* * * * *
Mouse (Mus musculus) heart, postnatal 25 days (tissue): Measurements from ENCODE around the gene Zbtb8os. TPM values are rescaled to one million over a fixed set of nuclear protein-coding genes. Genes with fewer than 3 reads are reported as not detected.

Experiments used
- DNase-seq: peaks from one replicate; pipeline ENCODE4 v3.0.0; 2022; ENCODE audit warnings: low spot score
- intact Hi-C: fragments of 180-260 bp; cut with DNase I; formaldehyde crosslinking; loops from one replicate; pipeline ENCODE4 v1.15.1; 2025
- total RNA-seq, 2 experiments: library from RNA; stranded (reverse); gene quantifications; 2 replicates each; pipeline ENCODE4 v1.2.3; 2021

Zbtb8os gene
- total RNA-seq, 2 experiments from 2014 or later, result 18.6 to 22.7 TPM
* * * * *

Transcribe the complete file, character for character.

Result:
Mouse (Mus musculus) heart, postnatal 25 days (tissue): Measurements from ENCODE around the gene Zbtb8os. TPM values are rescaled to one million over a fixed set of nuclear protein-coding genes. Genes with fewer than 3 reads are reported as not detected.

Experiments used
- DNase-seq: peaks from one replicate; pipeline ENCODE4 v3.0.0; 2022; ENCODE audit warnings: low spot score
- intact Hi-C: fragments of 180-260 bp; cut with DNase I; formaldehyde crosslinking; loops from one replicate; pipeline ENCODE4 v1.15.1; 2025
- total RNA-seq, 2 experiments: library from RNA; stranded (reverse); gene quantifications; 2 replicates each; pipeline ENCODE4 v1.2.3; 2021

Zbtb8os gene
- total RNA-seq, 2 experiments from 2014 or later, result 18.6 to 22.7 TPM